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Fossil Monotreme tooth beside a Platypus skull

Fossil Monotreme tooth beside a Platypus skull

E445/0069

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Credit

CARLOS GOLDIN / SCIENCE PHOTO LIBRARY CARLOS GOLDIN / SCIENCE PHOTO LIBRARY

Caption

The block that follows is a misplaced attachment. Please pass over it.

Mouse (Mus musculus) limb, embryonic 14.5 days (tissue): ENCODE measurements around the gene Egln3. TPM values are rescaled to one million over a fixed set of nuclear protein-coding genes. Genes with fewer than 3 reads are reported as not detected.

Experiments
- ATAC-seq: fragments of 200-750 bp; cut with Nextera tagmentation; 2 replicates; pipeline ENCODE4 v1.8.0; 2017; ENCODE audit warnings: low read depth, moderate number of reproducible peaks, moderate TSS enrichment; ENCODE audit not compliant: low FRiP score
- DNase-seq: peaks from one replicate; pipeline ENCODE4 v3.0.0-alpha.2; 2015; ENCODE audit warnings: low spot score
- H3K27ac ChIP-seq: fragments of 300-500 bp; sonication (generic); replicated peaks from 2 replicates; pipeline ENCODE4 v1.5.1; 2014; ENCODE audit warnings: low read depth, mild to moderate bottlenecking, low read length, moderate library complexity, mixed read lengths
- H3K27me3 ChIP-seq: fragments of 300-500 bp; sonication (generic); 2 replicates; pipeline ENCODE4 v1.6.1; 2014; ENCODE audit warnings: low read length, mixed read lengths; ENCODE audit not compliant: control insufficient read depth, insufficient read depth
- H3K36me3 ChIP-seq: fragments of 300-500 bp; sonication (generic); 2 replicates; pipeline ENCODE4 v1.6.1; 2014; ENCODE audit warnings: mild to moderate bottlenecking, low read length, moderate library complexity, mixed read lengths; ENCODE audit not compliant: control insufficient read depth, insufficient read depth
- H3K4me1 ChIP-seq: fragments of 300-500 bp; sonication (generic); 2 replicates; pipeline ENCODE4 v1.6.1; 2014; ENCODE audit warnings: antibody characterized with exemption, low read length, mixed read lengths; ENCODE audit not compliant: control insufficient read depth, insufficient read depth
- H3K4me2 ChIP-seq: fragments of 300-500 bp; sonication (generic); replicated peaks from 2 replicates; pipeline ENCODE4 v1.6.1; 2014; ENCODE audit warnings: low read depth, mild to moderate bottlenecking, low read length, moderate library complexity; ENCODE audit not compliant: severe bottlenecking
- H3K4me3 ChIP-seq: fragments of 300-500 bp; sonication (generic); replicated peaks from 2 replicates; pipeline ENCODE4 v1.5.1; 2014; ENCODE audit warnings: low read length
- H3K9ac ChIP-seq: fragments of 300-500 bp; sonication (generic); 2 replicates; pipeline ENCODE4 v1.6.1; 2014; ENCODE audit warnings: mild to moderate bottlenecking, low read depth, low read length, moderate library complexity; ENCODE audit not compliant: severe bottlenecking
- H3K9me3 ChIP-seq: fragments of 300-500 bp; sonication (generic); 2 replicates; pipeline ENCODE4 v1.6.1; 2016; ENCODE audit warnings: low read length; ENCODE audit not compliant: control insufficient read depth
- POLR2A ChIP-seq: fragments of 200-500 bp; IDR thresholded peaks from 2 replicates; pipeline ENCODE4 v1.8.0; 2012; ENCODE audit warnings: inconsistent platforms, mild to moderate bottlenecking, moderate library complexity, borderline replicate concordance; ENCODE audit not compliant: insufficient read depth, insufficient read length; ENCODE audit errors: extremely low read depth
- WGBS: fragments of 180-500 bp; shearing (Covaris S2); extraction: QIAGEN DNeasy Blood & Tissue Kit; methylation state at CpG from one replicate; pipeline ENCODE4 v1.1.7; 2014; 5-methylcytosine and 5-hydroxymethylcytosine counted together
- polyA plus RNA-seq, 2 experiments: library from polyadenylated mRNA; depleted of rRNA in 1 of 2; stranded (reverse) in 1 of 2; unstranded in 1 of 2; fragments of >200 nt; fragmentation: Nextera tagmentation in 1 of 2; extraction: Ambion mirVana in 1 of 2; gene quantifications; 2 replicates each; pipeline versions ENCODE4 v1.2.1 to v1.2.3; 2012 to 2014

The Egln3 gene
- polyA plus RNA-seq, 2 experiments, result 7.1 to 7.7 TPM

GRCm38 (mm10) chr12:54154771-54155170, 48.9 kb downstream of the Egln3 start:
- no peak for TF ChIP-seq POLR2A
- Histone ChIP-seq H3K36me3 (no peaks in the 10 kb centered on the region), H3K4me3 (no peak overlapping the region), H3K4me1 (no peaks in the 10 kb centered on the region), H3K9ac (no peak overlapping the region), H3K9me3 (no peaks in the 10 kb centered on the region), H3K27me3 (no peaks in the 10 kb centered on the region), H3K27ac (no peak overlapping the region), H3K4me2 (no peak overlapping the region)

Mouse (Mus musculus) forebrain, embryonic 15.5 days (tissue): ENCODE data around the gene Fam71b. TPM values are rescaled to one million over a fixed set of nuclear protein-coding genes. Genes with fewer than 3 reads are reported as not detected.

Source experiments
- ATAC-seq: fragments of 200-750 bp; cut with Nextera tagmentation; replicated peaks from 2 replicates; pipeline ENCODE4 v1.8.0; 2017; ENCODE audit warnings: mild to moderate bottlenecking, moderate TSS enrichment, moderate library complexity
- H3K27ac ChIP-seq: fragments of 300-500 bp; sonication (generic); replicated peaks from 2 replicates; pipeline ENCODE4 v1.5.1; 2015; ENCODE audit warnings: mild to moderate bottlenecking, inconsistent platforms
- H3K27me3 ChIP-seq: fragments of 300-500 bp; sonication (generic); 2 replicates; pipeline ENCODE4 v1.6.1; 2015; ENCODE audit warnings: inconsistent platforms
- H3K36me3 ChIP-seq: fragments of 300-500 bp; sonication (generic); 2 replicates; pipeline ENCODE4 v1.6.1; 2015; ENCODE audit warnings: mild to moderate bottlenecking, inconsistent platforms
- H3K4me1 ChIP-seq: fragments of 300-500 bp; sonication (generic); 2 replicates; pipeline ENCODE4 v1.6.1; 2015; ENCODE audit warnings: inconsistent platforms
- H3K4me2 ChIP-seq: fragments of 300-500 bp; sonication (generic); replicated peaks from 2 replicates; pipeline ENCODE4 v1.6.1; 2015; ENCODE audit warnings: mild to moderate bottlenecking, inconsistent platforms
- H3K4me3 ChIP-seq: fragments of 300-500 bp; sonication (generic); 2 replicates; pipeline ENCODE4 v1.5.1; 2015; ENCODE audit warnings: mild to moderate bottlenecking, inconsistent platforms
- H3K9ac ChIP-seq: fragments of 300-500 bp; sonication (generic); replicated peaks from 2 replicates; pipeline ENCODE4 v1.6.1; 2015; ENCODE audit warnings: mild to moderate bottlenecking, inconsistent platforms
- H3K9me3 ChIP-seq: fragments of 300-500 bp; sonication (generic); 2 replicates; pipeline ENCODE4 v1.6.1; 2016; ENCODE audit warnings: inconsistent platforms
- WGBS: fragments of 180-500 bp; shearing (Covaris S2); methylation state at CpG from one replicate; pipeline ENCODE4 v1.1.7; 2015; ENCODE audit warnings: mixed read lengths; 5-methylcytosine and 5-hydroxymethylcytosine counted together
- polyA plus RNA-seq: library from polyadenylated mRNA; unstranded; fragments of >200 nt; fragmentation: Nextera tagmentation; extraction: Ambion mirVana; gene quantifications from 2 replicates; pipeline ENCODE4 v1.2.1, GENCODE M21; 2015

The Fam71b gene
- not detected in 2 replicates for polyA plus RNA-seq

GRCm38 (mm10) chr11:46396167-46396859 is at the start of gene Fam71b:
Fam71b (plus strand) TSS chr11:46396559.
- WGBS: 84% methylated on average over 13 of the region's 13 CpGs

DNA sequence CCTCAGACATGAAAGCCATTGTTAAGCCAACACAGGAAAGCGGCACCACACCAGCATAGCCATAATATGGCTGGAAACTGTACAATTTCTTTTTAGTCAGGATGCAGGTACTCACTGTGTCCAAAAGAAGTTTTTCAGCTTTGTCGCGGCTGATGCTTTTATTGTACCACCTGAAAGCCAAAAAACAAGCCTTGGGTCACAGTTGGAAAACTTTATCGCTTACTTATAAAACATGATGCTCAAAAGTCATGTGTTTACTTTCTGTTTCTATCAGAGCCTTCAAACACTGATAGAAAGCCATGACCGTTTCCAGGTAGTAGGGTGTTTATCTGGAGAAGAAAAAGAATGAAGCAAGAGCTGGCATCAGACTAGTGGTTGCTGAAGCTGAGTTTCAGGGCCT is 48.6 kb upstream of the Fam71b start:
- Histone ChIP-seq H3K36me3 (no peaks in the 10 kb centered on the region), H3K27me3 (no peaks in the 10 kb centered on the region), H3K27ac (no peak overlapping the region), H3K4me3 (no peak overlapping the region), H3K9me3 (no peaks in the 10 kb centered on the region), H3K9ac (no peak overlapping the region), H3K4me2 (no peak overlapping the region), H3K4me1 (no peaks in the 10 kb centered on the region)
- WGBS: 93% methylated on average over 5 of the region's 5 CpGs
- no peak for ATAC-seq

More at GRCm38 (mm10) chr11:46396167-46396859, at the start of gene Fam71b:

Comparison of a monotreme fossil tooth, and teeth in a skull of the living duck-billed platypus Ornithorhynchus. These molar teeth show a similar structure. The 63 million-year-old fossil tooth was discovered in 1991 in Patagonia by Argentine palaeontologist, Professor Rosendo Pascual. It is the first evidence of a link between living mono- tremes and South American ancestors. Living mono- tremes (platypus, spiny anteater) are primitive egg-laying mammals found exclusively in Australia and New Guinea. This fossil tooth, however, shows that monotremes originated in South America and crossed to Australia at the end of the Cretaceous era when these continents were joined.

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